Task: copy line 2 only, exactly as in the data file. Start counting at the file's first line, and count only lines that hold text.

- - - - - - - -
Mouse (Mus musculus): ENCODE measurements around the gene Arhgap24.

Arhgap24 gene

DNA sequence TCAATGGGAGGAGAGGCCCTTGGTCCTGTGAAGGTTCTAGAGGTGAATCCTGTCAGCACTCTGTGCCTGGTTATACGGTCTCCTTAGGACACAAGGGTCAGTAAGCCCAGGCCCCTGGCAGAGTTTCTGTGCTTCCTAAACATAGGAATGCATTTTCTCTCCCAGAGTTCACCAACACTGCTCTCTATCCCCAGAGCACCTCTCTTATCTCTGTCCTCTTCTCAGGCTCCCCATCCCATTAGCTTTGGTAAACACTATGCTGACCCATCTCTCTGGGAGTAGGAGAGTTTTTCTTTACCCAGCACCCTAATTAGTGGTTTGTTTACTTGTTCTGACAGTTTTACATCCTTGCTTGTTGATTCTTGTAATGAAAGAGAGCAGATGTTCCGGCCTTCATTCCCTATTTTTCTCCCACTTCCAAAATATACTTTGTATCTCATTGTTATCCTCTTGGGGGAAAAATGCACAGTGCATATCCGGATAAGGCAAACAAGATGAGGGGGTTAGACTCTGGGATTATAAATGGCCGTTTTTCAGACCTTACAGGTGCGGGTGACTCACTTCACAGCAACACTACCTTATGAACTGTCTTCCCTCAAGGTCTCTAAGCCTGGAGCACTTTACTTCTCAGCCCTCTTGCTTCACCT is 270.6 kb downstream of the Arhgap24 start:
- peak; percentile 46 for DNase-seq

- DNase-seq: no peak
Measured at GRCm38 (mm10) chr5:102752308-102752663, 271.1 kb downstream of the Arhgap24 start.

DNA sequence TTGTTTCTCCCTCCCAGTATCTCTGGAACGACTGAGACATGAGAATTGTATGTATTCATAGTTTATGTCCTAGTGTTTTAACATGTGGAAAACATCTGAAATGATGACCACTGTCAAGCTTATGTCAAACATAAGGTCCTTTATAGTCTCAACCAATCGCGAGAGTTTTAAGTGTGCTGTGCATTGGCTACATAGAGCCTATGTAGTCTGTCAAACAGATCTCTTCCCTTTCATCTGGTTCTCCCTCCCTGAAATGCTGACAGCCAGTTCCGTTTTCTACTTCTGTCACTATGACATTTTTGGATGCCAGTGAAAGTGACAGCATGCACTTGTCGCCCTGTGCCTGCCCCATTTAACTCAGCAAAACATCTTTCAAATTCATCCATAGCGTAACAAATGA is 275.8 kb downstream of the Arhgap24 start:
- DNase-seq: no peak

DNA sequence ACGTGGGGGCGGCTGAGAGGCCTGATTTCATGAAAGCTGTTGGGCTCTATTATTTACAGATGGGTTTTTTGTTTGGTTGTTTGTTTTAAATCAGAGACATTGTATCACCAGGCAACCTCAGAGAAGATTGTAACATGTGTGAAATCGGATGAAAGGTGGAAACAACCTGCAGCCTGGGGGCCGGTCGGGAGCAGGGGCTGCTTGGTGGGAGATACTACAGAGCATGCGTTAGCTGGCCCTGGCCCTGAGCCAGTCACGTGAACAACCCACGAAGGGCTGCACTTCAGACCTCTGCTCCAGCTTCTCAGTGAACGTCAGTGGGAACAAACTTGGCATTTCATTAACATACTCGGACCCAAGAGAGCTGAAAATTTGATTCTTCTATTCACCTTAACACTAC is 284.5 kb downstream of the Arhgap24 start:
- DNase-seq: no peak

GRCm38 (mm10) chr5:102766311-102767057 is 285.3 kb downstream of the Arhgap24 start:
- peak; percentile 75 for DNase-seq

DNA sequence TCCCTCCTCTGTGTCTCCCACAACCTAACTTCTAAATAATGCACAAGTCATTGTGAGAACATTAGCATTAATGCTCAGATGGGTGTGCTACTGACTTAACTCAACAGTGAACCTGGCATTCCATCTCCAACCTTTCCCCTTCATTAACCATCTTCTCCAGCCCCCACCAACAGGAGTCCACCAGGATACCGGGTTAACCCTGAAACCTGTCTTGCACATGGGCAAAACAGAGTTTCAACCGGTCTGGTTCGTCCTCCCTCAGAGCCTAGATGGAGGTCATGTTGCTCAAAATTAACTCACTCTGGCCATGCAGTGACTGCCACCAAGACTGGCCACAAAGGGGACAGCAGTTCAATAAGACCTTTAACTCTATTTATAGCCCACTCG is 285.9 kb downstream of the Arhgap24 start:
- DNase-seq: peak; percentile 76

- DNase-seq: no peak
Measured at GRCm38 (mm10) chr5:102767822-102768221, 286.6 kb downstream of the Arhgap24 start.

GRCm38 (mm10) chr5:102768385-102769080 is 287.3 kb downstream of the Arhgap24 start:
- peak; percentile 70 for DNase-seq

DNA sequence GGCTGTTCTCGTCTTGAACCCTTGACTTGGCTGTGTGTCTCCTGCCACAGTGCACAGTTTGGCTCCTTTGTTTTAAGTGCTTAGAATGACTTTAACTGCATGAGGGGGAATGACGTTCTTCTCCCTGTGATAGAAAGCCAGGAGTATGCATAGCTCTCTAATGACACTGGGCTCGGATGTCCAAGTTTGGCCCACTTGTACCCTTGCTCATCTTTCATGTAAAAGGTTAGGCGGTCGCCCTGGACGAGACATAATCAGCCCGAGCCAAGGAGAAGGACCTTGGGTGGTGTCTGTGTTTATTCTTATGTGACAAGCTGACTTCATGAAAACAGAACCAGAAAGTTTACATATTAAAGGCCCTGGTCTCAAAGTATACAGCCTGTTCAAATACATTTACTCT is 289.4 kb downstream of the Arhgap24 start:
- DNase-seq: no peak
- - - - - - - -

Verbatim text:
Arhgap24 gene